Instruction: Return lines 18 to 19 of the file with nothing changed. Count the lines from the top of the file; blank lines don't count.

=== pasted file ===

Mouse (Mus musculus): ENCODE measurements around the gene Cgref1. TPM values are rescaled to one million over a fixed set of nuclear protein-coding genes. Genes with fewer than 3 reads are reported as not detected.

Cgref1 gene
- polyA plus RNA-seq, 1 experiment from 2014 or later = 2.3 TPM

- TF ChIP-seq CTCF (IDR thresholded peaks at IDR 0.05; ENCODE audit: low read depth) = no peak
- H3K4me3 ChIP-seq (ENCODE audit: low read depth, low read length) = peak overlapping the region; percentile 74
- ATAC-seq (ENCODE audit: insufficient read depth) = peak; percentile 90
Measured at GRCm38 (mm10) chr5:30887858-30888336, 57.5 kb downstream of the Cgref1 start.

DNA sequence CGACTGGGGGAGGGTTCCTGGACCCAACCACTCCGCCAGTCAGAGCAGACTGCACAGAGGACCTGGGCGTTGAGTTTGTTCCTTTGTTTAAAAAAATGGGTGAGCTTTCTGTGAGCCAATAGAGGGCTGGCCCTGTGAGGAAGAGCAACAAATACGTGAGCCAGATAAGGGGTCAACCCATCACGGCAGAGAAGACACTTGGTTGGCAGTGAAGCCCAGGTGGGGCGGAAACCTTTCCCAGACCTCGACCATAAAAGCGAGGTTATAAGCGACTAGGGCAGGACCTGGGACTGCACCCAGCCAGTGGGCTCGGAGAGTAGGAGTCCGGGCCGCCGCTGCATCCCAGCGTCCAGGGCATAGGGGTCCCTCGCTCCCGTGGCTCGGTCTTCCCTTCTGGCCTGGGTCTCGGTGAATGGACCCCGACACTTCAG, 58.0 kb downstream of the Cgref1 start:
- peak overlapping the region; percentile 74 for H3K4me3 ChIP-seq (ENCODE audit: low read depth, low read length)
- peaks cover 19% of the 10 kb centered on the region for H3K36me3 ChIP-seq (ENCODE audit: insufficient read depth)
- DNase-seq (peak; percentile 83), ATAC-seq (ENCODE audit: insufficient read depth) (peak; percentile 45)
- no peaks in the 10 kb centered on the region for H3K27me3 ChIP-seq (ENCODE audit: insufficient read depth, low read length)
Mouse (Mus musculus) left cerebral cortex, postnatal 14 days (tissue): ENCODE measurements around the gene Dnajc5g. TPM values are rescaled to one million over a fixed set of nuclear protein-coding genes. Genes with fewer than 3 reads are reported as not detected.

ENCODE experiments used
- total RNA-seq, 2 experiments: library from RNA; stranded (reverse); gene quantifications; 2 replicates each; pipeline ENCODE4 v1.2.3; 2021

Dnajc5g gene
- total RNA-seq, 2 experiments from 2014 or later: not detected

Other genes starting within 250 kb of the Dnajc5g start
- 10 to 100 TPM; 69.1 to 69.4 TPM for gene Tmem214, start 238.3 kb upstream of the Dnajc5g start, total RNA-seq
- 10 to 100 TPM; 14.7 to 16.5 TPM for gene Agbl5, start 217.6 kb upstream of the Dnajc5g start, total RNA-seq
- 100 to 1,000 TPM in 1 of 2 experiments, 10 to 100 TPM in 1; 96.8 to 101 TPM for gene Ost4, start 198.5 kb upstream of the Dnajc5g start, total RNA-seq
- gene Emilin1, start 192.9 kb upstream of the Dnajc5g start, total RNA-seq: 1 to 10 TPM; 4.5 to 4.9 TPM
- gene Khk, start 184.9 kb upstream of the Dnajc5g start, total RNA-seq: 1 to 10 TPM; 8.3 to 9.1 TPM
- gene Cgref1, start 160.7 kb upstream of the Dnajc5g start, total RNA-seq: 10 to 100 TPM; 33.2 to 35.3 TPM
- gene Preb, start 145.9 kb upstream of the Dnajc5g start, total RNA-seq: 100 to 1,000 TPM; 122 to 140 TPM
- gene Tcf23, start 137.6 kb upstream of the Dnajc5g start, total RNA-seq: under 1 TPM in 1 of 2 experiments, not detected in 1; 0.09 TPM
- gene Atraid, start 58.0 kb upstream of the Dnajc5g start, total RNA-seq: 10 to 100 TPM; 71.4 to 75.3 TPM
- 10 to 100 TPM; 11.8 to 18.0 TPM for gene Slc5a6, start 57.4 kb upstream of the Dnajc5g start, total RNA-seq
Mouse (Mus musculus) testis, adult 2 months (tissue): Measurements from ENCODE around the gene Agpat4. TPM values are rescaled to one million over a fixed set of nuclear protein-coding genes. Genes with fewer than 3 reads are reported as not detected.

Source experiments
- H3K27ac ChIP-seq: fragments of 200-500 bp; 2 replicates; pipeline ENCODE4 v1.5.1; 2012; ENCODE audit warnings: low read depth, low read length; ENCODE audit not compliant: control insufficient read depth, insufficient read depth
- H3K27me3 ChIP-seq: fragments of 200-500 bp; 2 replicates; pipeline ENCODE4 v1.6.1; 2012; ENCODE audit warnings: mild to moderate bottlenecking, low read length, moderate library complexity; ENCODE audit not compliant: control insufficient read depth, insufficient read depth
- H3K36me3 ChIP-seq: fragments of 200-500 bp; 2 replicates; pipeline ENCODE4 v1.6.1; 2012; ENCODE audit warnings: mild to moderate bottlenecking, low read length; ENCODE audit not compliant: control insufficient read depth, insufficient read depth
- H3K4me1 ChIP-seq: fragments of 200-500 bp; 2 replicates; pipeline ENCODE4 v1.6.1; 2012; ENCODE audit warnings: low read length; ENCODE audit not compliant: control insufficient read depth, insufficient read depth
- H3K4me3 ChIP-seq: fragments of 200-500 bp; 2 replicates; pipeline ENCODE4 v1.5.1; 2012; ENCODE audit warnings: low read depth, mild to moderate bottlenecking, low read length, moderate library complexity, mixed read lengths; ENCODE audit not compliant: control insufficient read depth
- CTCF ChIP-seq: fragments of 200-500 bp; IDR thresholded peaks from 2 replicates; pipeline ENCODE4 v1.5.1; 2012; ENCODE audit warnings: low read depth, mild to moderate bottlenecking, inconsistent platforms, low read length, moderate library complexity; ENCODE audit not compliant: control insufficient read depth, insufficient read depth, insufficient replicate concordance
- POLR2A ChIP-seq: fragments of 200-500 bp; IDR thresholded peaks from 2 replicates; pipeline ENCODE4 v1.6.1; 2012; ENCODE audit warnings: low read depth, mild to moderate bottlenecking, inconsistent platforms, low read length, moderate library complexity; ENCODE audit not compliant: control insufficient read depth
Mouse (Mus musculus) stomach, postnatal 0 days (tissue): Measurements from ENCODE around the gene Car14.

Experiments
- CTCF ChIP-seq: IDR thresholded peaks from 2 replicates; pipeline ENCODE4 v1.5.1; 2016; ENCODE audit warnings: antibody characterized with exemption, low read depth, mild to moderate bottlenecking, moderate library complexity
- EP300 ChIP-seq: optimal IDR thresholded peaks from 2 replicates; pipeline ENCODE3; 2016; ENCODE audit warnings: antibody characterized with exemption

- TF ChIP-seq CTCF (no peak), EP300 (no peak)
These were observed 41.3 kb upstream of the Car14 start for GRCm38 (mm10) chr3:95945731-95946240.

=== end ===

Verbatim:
Other genes starting within 250 kb of the Dnajc5g start
- 10 to 100 TPM; 69.1 to 69.4 TPM for gene Tmem214, start 238.3 kb upstream of the Dnajc5g start, total RNA-seq